There are so many great techniques to try when soaping. In-the-pot swirls are among my favorite. They are easy and forgiving, and the results are so satisfying.
The recipe for this soap is a super simple one following our foolproof 6-5-4-1 formula. The soap batter should be fairly quick to thicken, which is a good thing with ITP swirls, as it helps keep the colors distinct.
Choosing colors can be hard. I want to use Energy Fragrance Oil, so I want bright colors. Ultramarine Blue and Blaze Orange Day-Glo fit the bill, and I left a portion uncolored because Energy does not discolor at all. (Oh look – I made Denver Broncos soap!)
It’s also hard to decide if I like using cavity molds, slab molds, or loaf molds with ITPS. Each mold type has advantages, and some ITPS techniques work best with certain kinds of molds. For this basic ITPS, I chose a cavity mold. I used this 8-cavity oval silicone mold; it’s one of my favorites. The bars are just the right size, and I like the shape.
Gather up some supplies and make this soap with me.
6 ounces Soybean Oil
37.5% Soybean Oil
Before you get started, get prepared to soap safely. Long sleeves, gloves, eye protection, and close-toed shoes are a must. I’m going to skip the soap making steps, assuming that our readers know how to make soap. If you need more instruction, please see this blog post, which is the beginning of a series on how to make cold process soap.
First, I made my lye solution by adding the lye to the water and stirring until it was clear. I set it aside to cool. Then I weighed the oils and melted in the microwave until just liquid. I checked the temperature of the lye solution and oils; both were around 130 degrees, so I left them to cool a bit longer.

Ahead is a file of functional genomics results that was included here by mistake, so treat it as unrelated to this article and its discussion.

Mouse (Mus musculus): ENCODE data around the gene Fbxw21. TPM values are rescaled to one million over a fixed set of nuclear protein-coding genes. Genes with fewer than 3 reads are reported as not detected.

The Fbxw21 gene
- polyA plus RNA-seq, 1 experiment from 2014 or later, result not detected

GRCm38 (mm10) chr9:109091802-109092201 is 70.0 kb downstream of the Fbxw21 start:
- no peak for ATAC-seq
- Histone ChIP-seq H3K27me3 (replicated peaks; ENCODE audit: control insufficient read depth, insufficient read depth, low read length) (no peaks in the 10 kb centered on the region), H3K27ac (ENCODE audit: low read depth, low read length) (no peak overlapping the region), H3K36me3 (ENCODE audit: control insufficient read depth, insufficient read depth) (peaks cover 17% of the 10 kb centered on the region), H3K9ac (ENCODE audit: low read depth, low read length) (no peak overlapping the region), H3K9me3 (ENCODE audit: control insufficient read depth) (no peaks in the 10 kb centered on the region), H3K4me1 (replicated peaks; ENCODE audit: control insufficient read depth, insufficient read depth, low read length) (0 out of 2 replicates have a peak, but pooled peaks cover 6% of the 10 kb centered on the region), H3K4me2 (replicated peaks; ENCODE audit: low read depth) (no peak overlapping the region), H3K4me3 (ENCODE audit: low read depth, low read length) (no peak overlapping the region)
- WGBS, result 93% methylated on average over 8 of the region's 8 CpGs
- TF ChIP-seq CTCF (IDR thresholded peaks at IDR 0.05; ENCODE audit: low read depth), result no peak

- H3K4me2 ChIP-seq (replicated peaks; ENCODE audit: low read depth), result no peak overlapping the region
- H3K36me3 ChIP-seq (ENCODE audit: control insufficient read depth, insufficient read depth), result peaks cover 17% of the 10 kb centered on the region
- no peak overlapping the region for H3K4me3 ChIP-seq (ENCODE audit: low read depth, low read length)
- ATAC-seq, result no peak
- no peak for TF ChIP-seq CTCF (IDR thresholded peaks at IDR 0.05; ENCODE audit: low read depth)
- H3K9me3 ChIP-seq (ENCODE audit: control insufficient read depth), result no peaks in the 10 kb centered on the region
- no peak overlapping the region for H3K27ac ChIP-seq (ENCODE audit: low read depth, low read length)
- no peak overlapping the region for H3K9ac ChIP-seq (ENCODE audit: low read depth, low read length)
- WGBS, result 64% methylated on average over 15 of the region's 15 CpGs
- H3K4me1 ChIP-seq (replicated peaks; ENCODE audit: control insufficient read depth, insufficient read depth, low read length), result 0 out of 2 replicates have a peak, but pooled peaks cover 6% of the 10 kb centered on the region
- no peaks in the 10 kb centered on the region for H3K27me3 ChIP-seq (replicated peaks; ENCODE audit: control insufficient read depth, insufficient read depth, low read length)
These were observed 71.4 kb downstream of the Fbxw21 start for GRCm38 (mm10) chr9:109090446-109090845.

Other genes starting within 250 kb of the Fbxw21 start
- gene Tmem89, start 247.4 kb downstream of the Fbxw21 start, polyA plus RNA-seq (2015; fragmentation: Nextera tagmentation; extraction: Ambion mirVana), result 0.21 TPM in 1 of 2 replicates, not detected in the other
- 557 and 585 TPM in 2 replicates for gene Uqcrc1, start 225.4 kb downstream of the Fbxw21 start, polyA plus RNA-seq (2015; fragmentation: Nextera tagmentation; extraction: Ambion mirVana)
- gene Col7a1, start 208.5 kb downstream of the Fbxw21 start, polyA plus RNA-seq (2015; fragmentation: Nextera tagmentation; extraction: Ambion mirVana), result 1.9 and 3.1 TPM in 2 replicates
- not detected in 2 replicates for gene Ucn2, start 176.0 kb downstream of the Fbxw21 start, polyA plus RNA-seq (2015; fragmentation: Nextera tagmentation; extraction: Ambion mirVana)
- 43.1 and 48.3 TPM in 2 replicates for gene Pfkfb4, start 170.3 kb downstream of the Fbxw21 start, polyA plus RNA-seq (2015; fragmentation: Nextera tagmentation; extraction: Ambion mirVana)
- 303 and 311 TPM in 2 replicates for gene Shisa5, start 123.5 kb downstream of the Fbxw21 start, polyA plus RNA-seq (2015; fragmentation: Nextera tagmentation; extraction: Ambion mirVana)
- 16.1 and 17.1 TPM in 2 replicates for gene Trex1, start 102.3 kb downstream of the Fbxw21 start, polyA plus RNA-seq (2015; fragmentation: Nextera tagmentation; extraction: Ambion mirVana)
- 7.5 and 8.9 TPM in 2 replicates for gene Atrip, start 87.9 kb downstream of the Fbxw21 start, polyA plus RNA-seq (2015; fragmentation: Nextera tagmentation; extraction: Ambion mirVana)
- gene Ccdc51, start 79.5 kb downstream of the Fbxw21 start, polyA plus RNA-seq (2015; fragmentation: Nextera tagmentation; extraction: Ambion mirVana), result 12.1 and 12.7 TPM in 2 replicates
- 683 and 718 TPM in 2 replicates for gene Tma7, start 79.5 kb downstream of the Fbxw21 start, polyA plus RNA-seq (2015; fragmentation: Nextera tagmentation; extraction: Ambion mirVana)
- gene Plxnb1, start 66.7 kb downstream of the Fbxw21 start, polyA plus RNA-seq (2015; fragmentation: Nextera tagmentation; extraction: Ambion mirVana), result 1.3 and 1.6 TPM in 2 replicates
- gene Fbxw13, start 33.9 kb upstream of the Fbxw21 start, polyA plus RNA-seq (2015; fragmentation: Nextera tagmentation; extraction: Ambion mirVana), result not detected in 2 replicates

While the other ingredients were cooling, I weighed the Energy Fragrance Oil and set it in one of the mold cavities to be sure I didn’t forget to add it.
COLORING THE SOAP
The colorants were already dispersed in glycerin and ready to use, so there was no prep needed there. This is something I try to do when I have some extra time. I will use a mortar and pestle to mix colorant into glycerin, then I put it in a squeeze bottle. That way, when inspiration strikes, I can just grab the color I want.
When the lye solution and oils had cooled to around 100 degrees, I combined them and stick blended in short bursts until the batter had reached a light trace. At this point, I poured off some soap batter into two other measuring cups to color orange and blue, respectively. I left about the same amount in the main bowl, so it was split roughly in thirds.
It took about a teaspoon of the predispersed colorants to get the color I wanted of Blaze Orange Day-Glo and Ultramarine Blue. I left the other batter uncolored.
Stirring was not quite enough to get the colors well blended, so I used the stick blender just enough to make sure everything was well mixed.
MAKING THE SWIRL
It’s really easy to create this swirl. Simply pour a few spots of one color to the uncolored soap, then switch colors and pour the second. Usually I try to keep the different colors from being atop one another, but sometimes there isn’t enough space. There is no precise way to do this. Just get all the soap back into one bowl.
Now it’s time to do the swirl. I used the handle of my spoon to make a few passes through the soap batter. It’s important not to do too much swirling to avoid muddying the colors. As you pour the soap, it will move around more.
After pouring the soap, I placed a plastic tote over the top of the mold and put a towel over that, then I put it in a warm spot so the saponification process would not stall. That can happen when it’s cool indoors and you’re using a cavity mold.
When I popped these bars out of the mold the next day, I was delighted at how they looked. It made me think of pictures of Earth from space. What a neat look!